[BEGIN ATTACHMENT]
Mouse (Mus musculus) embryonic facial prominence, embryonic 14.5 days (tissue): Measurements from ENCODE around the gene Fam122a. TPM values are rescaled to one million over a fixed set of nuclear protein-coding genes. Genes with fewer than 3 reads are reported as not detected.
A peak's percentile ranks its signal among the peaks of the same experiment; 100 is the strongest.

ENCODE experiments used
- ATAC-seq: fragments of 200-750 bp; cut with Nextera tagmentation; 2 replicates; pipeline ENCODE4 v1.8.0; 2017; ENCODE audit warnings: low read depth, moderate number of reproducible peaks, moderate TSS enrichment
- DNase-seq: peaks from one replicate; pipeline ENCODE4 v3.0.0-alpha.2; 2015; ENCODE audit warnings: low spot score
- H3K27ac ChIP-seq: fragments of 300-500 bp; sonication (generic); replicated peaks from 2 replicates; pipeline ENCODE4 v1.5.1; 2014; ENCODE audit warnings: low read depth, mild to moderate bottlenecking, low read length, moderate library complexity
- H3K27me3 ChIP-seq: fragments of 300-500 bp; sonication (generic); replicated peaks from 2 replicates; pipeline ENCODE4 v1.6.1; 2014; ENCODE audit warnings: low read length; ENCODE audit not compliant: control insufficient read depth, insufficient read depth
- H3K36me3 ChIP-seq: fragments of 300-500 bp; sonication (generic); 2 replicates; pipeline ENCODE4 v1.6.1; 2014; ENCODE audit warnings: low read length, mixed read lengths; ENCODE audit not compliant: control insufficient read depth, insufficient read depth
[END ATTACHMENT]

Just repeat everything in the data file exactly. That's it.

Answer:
Mouse (Mus musculus) embryonic facial prominence, embryonic 14.5 days (tissue): Measurements from ENCODE around the gene Fam122a. TPM values are rescaled to one million over a fixed set of nuclear protein-coding genes. Genes with fewer than 3 reads are reported as not detected.
A peak's percentile ranks its signal among the peaks of the same experiment; 100 is the strongest.

ENCODE experiments used
- ATAC-seq: fragments of 200-750 bp; cut with Nextera tagmentation; 2 replicates; pipeline ENCODE4 v1.8.0; 2017; ENCODE audit warnings: low read depth, moderate number of reproducible peaks, moderate TSS enrichment
- DNase-seq: peaks from one replicate; pipeline ENCODE4 v3.0.0-alpha.2; 2015; ENCODE audit warnings: low spot score
- H3K27ac ChIP-seq: fragments of 300-500 bp; sonication (generic); replicated peaks from 2 replicates; pipeline ENCODE4 v1.5.1; 2014; ENCODE audit warnings: low read depth, mild to moderate bottlenecking, low read length, moderate library complexity
- H3K27me3 ChIP-seq: fragments of 300-500 bp; sonication (generic); replicated peaks from 2 replicates; pipeline ENCODE4 v1.6.1; 2014; ENCODE audit warnings: low read length; ENCODE audit not compliant: control insufficient read depth, insufficient read depth
- H3K36me3 ChIP-seq: fragments of 300-500 bp; sonication (generic); 2 replicates; pipeline ENCODE4 v1.6.1; 2014; ENCODE audit warnings: low read length, mixed read lengths; ENCODE audit not compliant: control insufficient read depth, insufficient read depth